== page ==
When asked about his philosophy, “The importance of failing and growing to love it,” George Pauta, associate general counsel and head of labor, employment & litigation at Sweetgreen admits that he has failed many times early in his career and that growing to love it came much later.
One of Pauta’s failures, or at least that’s how he perceived it at the time, occurred when he graduated from law school. After maintaining high honors throughout college, graduating from a top twenty law school, and passing the New York State Bar Exam, Pauta couldn’t land a job.
“It reflected my upbringing and the lack of resources and professionals around me. Even though I was in law school already, I only knew how to succeed in academia, which was self-taught. I didn’t have the mentors to teach me how to be successful as an actual lawyer,” Pauta reflects.
As a first-generation American, Pauta grew up in a single-parent household in Long Island, New York, without many examples of success to look up to. So, for the early part of his life, Pauta set the bar low and dreamt small, but his older brother changed all of that.
“He was the first person who believed in me. It’s so cliché, but the power of someone believing in you is transformative,” explains Pauta. “If he said I could do something, I would give him a million excuses for why I couldn’t. No matter what excuse I threw at him, he would always say, ‘So what? You’ll figure it out.’ I could never convince him that I couldn’t.”
After graduating from Western New England University where he played baseball, the support from his brother encouraged him to attend law school at Boston University. But then, when he graduated law school and found himself back at his summer job of moving furniture and doing some temp legal work, he again used his brother’s two words: “So what?” to deflect any of his self-doubts.
Seven months post-graduation, Pauta landed his first job at a private practice doing what he thought he’d spend his career doing. But, in 2016, he was recruited to his first in-house role at a financial services firm, and in 2020, Pauta had the opportunity to go in-house at Sweetgreen, a not-so-typical fast-food chain that is headquartered in LA.
Already a fan of the company’s product, its mission, and its story, it made perfect sense. Not only for Pauta but his wife, a California native, and their growing family. Nevertheless, after making it down to the final two candidates, he didn’t get the job.
“The path of every successful person is checkered with failure. If you want to impress someone, you can tell stories that focus solely on your successes but that won’t resonate,” Pauta says. “If you want people to really connect to your story, you must also share your failures. And when I think of the younger generation trying to navigate their paths, they need to hear your whole story, especially the failures.”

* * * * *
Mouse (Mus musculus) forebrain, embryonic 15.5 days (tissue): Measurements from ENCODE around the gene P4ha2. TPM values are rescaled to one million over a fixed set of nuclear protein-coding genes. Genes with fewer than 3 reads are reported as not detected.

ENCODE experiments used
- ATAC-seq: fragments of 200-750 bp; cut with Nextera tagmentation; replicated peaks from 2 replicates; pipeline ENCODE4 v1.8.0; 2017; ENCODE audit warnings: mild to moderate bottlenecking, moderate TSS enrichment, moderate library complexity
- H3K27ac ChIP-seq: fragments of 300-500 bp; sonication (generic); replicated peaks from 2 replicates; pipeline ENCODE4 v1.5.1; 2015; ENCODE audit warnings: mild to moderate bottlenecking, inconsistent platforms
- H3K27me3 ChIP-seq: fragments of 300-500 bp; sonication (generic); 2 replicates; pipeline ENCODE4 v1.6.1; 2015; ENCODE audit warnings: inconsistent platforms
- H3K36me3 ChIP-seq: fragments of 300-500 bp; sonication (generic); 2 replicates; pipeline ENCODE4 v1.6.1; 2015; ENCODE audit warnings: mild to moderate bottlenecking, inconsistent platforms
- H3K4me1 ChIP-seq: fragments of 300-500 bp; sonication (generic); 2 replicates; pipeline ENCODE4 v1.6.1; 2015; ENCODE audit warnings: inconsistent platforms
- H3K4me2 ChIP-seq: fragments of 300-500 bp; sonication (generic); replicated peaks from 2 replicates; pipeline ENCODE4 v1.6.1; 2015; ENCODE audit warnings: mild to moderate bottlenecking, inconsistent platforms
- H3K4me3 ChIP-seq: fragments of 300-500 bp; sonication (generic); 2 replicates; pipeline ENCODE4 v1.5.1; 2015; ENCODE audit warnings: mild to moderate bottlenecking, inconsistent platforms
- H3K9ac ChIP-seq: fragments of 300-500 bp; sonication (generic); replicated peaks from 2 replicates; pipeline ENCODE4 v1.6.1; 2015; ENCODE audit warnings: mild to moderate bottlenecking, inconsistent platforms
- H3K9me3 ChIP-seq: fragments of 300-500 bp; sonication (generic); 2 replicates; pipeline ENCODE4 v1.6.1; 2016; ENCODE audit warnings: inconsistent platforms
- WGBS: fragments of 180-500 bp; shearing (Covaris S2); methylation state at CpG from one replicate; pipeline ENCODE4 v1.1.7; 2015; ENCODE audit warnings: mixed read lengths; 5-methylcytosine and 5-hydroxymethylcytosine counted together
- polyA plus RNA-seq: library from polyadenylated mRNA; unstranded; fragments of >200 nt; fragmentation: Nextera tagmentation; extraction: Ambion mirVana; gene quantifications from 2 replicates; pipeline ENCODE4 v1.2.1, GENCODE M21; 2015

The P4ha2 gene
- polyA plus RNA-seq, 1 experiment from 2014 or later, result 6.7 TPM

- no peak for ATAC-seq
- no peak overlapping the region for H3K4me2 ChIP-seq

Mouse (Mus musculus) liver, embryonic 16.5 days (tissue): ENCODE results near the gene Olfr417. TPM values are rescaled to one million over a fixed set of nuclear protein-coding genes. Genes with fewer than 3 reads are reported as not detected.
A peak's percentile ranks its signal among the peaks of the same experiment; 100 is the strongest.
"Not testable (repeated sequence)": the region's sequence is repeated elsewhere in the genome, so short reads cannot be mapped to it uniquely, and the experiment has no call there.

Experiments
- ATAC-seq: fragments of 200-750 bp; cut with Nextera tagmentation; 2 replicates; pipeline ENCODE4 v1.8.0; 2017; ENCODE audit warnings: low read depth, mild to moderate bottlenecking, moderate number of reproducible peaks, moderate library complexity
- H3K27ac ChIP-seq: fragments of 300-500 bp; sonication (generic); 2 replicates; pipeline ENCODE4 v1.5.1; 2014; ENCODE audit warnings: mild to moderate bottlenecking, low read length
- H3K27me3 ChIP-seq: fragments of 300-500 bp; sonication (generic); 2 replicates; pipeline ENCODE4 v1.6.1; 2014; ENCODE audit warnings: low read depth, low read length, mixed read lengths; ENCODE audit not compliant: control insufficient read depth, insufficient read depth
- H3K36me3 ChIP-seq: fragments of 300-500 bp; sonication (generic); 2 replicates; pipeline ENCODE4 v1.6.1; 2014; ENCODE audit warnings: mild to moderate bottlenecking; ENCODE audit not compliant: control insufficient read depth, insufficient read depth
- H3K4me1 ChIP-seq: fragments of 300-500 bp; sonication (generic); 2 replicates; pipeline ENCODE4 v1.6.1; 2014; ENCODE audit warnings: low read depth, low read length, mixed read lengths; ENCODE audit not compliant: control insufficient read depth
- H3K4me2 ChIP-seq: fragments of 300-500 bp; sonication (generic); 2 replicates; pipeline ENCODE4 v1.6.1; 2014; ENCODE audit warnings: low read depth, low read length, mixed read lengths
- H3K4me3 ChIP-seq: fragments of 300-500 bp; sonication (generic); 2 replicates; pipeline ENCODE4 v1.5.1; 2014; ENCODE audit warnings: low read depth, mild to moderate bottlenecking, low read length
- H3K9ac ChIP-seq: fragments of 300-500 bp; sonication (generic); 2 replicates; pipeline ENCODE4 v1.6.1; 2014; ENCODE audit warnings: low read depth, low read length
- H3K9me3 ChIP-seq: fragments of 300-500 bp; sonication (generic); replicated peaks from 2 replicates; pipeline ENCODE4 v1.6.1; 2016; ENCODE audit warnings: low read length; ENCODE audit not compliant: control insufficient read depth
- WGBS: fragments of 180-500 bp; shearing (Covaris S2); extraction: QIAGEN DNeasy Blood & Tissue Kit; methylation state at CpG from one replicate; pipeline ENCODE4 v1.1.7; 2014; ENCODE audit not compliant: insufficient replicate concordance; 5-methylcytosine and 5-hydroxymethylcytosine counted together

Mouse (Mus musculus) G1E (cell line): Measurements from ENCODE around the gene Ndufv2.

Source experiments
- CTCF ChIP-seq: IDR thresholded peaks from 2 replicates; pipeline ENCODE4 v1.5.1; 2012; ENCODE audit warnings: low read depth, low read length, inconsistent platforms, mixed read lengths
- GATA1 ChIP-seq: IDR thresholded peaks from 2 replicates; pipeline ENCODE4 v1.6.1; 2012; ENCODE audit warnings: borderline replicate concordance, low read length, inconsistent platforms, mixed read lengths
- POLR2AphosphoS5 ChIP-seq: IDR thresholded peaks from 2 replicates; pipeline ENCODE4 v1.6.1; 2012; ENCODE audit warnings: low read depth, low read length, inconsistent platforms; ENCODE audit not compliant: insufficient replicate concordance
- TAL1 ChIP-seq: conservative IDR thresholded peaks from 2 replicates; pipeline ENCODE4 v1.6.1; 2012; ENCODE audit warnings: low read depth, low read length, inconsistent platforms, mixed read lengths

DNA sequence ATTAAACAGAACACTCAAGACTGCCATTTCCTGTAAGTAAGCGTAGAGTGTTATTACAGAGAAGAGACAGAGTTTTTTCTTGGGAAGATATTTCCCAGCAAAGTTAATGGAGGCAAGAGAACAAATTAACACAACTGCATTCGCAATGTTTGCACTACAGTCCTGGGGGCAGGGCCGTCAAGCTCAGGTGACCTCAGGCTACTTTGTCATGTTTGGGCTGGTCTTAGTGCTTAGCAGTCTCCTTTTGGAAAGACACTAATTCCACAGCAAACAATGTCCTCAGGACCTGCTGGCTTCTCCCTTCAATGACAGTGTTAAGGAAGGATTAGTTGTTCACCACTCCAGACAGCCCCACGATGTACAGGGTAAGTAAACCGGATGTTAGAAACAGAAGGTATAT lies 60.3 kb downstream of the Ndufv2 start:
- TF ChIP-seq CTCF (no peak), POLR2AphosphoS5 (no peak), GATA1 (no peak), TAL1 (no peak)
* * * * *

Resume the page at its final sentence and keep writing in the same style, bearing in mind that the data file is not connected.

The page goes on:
It wasn’t the first, nor the last, time that Pauta fell short of his goals. “There are moments of doubt and questions of worthiness that accompany every failure. You have to push through those moments and instead, take stock in all that you have achieved that helped put you in the position to have an opportunity to fail in the first place,” he says.
So, despite the unfortunate news, Pauta sent an email to his would-be boss to express his gratitude. Then, he moved forward by focusing his attention on another goal he’d already set in motion to enhance his chances of moving to California: passing the California State Bar Exam, the lowest passing bar exam in the country and one which he’d failed once before.
But, about two weeks into his studying, Pauta got a call from Sweetgreen. The other candidate had declined their offer, and now the job was his. “Many of my friends and colleagues were like, ‘Great. You don’t need to retake the California Bar.’ But I’m not one to quit halfway through a goal, I still took it.”
After everything, it all worked out. Pauta took the position as the associate general counsel of labor, employment, and litigation at Sweetgreen, where he gets to be a part of its work in reimagining “fast food” so customers can have real food made to order that is fast, friendly, and fresh.
Not long after that, Pauta got the news that he had passed the California State Bar Exam.
Now, Pauta seeks opportunities to mentor kids and first-generation law students from low-income environments, including through programs at Sweetgreen and Boston University. “It’s a big thing for me because I identify with many of them,” he says.
“The biggest impact mentors have had on me, starting with my brother and throughout my career, was that they saw more for me than I saw for myself,” he adds. So now, not only does Pauta get to be that person for his mentees, but he also gets to bring them all the knowledge he has learned through his mistakes, so they don’t have to.
As Sweetgreen reimagines American fast food from a convenient option into one that can also be healthy, fast, fresh, and friendly, the company is laser-focused on consistency and scaling across the seventeen markets in which it operates.
Pauta is a critical part of the legal effort behind this goal. Since joining Sweetgreen, he has built the company’s employment law function from the ground up. In doing so, he’s placed a special focus on building out repeatable and sustainable processes for long-term growth to create a better experience for its teams.
His push to pivot the company’s compliance work from manual to automated by leveraging technology solutions fit for the dynamic food landscape is just one example. “This can be a tricky endeavor,” Pauta says, “but when you have great cross-functional partners who all care about the company’s compliance measures (especially how these measures impact our team members), that makes my job quite impactful and satisfying.”